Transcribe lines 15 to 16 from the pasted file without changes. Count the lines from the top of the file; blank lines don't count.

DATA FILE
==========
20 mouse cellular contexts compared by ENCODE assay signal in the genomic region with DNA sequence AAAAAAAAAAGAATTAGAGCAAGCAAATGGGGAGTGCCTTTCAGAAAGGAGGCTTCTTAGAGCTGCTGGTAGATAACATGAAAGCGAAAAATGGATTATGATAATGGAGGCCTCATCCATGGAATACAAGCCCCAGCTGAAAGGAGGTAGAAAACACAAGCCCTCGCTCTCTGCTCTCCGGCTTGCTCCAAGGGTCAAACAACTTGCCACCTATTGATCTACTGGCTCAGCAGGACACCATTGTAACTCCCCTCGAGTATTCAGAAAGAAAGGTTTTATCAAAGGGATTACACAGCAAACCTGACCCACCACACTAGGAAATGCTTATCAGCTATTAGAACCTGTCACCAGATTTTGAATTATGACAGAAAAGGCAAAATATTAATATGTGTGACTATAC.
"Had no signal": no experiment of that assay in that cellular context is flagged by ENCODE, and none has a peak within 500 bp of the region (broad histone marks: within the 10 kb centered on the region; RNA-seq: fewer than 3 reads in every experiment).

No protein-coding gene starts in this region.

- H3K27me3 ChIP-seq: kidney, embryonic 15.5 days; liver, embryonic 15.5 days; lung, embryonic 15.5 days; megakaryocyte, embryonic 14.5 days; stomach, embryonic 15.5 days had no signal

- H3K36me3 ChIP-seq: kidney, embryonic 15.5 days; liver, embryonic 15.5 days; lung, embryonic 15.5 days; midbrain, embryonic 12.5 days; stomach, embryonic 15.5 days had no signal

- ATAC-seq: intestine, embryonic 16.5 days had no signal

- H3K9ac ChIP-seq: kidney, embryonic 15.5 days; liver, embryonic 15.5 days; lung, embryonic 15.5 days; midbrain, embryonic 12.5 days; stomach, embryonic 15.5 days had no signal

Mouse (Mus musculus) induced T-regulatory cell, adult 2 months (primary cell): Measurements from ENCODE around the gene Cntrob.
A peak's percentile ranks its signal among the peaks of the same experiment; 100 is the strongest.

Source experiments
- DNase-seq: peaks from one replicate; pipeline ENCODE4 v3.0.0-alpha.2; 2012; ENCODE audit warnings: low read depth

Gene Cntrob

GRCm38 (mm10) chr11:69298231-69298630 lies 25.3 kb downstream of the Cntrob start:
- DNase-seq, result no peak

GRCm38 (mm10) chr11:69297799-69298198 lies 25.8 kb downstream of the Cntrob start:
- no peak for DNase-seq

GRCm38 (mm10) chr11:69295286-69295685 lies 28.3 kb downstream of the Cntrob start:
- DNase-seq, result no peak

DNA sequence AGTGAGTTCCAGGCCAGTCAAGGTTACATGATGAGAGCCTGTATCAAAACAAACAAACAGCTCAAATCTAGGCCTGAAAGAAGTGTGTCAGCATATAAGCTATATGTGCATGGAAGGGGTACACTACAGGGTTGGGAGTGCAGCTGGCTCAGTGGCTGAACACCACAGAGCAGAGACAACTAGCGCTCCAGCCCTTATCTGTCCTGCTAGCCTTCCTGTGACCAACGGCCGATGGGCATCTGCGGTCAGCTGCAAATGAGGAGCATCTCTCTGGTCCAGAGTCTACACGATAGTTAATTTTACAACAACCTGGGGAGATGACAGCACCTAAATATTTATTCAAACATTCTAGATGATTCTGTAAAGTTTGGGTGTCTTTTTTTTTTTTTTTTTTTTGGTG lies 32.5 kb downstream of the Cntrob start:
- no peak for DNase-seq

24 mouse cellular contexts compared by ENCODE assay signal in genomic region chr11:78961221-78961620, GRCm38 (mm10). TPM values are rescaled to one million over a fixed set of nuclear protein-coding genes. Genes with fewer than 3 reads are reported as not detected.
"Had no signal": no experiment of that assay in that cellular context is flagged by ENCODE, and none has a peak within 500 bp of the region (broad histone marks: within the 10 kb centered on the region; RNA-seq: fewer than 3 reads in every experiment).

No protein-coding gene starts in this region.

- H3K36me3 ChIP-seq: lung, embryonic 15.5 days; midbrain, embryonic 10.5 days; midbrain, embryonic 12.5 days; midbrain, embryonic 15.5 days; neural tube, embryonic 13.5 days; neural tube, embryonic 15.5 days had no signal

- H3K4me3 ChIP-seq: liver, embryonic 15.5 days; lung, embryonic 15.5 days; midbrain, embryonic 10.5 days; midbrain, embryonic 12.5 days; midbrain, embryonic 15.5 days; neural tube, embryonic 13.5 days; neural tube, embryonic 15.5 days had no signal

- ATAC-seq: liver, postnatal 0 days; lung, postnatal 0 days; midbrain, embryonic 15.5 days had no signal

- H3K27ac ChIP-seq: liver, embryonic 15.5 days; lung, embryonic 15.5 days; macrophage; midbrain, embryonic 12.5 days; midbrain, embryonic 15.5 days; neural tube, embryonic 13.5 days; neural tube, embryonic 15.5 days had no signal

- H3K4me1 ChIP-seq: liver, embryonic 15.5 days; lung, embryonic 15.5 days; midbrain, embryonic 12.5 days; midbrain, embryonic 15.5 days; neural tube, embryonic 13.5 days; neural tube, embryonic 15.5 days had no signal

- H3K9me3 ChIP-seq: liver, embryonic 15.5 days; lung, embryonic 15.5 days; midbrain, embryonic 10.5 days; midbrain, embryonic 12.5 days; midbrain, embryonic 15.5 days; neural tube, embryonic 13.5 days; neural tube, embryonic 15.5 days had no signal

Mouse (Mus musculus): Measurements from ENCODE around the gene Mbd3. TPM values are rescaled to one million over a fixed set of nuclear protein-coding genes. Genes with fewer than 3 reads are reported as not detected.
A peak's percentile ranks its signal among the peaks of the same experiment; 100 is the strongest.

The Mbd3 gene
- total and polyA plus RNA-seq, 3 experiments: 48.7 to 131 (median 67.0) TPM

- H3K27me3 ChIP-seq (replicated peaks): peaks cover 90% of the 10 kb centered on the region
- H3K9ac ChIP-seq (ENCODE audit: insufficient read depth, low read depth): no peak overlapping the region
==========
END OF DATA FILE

GRCm38 (mm10) chr11:69297799-69298198 lies 25.8 kb downstream of the Cntrob start:
- no peak for DNase-seq